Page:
Northern Finland – A Real-Life Winter Wonderland

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Finland has always been known for being a very festive country for Christmas.

In Southern and Central Finland, there are decorations and markets selling traditional Scandinavian crafts. But nothing can compare to the North of Finland as the Christmas capital of the world.

Northern Finland, also known as Finnish Sápmi, is one of the biggest provinces in Finland, covering 100,366 square kilometers.

Today, I am gonna be talking about two cities in this beautiful part of Finland and the things you can do there.

The Capital, Rovaniemi

The Capital of Northern Finland is Rovaniemi (and for context, no, this is not the capital of Sápmi. The capital of Sápmi is Karasjok in Norway, so let’s leave that for another article.

Even though Rovaniemi was destroyed in World War 2 by The Soviet Union, today, the city is an important tourist attraction due to its importance to Finnish Culture.

Despite the city’s geographic location being in the Republic of Sápmi (which used to be independent, it was taken by Norway, Sweden, Finland, and Russia in the 1900s.

Only 0.3% of the population speaks Sámi, and it’s not considered a Sámi city (and what is ironic is that Rovaniemi means “North Meadow” in Sámi. (Again. Just because a city/town is in Sápmi doesn’t mean it is a Sámi city.)

A popular example is Trondheim in Norway, a city that lies a few miles over the border of Sápmi is not a Sámi city.)

In Finnish Folklore, Rovaniemi is considered to be Santa Claus’s home. There are big celebrations during Christmas dedicated to him.

You can even ride a sleight with real live reindeer (it doesn’t fly, though, so you cannot be the next Santa and give presents across the world).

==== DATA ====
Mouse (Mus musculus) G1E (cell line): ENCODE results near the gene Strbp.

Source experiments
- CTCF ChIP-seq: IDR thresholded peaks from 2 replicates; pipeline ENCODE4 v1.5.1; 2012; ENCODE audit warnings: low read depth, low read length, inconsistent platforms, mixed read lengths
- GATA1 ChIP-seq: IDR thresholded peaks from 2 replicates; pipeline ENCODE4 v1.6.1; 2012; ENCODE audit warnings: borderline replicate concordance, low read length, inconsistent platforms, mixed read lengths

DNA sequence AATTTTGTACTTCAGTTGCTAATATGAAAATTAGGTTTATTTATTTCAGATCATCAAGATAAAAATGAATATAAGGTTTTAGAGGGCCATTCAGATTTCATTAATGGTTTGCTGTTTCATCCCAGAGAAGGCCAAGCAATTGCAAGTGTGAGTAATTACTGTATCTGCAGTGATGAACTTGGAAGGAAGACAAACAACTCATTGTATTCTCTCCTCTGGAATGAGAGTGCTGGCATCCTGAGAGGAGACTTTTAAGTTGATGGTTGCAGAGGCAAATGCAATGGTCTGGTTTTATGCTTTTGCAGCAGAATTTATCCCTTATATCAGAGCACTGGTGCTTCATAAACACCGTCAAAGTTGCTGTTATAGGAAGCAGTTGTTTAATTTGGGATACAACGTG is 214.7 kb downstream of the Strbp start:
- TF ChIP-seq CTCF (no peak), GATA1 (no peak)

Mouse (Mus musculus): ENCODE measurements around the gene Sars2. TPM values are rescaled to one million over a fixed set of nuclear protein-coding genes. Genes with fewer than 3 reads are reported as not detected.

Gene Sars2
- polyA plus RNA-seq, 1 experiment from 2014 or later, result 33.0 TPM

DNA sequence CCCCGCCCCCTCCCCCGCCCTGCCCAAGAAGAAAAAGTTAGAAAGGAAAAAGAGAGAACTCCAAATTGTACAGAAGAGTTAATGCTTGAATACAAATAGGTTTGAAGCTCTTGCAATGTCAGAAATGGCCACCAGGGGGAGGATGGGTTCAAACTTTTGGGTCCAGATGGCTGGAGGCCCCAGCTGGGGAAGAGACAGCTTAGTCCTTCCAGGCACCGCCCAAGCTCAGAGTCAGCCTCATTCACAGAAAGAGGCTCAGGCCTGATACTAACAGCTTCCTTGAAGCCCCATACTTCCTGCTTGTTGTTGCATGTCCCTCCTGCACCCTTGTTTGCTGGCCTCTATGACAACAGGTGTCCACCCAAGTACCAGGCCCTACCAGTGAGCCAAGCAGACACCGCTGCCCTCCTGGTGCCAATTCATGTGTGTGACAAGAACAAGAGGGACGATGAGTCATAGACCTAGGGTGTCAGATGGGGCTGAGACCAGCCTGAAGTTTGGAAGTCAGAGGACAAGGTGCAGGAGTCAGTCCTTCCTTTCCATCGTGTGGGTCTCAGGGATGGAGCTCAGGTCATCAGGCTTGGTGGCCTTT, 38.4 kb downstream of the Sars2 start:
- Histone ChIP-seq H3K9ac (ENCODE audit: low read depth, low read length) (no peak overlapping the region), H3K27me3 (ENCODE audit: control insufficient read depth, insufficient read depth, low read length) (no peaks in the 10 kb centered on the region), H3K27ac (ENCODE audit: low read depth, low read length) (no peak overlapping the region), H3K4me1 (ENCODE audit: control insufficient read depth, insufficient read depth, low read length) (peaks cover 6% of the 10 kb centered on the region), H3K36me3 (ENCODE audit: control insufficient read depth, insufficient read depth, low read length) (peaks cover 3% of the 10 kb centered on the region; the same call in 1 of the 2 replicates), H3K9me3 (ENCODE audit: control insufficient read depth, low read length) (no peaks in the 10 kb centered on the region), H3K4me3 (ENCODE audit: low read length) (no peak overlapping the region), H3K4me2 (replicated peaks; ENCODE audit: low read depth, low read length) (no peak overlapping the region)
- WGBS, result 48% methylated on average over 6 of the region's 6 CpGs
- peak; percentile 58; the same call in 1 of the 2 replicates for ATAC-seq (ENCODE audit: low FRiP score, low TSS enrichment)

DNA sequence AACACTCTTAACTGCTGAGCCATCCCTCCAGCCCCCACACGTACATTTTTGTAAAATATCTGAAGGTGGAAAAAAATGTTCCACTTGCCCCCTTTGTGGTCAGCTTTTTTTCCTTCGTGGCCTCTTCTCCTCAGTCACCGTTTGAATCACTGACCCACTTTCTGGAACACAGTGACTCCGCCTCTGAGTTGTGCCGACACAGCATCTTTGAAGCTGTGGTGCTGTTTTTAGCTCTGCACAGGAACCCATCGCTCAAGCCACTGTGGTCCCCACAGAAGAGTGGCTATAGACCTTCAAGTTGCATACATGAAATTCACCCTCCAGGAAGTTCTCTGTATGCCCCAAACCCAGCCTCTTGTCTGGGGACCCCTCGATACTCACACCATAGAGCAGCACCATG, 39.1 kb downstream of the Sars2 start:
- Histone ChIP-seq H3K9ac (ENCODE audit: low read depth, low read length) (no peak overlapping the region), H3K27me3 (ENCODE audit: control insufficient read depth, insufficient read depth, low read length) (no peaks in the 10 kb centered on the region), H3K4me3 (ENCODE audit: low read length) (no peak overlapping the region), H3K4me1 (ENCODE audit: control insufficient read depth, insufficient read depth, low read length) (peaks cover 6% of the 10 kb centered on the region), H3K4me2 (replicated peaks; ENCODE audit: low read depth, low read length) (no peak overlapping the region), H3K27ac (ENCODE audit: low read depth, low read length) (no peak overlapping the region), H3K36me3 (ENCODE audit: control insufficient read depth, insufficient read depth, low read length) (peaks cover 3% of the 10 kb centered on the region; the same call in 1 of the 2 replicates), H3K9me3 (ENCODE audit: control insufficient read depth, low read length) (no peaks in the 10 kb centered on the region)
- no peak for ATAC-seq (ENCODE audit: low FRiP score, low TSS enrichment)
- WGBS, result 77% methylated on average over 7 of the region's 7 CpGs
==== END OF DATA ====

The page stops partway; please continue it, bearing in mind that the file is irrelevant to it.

Because Finland is home to the classic Mobile Game Angry Birds, there is a park dedicated to the game where you can see the characters. If you like science, you can also visit the Arctic Science Museum.



If you drive 3 hours north from Rovaniemi, another beautiful place is in Northern Finland. This place is Inari. 

If modern isn’t your thing, but you still want to celebrate Christmas the Finnish way, Inari is the place for you.

Inari is the largest municipality (a place controlled by a mayor) in Northern Finland and even Finland as a whole, at 17,333 Square Kilometers. However, only 6,500 People live in Inari.

Unlike Rovaniemi, it is really big but has very few modern buildings. The population is mostly Sámi, with over 7% Speakers of The Sámi language.

In fact, Inari is named after the Inari Sámi language, currently spoken by an estimated 700 to 300 people.

Like in Norway, Finland has a law to have Sámi translations (regardless of how rare the language is, since there are eight alive variations of Sámi and two dead variations) of all children’s media, including books and movies.

Here is a movie trailer for a kids’ movie in the Inari Sámi Language

During the winter, some tourists have described Inari as a “winter wonderland” with a lot of breathtaking sights.

Sometimes, there is too much snow in the national parks that it makes the landscape look unreal and from a Christmas movie. You can also see the Northern Lights and experience Sámi Culture.

Because Inari is huge but mostly rural, there are only 2 major towns in Inari. Inari and Ivalo. The rest of the land is either national parks or Sámi preservations, and there are 12 smaller towns with between 120 and 15 people. 

Which place would you like to visit the most?

I am mostly a city person, so I would love to explore Rovaniemi. Still, at the same time, I want to explore Inari because I love Sámi culture and the beautiful nature of the pictures I’ve seen of Inari on Google Maps as I was researching this.

Hope you enjoy this essay and you enjoy learning about Northern Finland! 

Hyvästi (goodbye In Finnish)

Uáinip! (Godbye in Inari Sámi)

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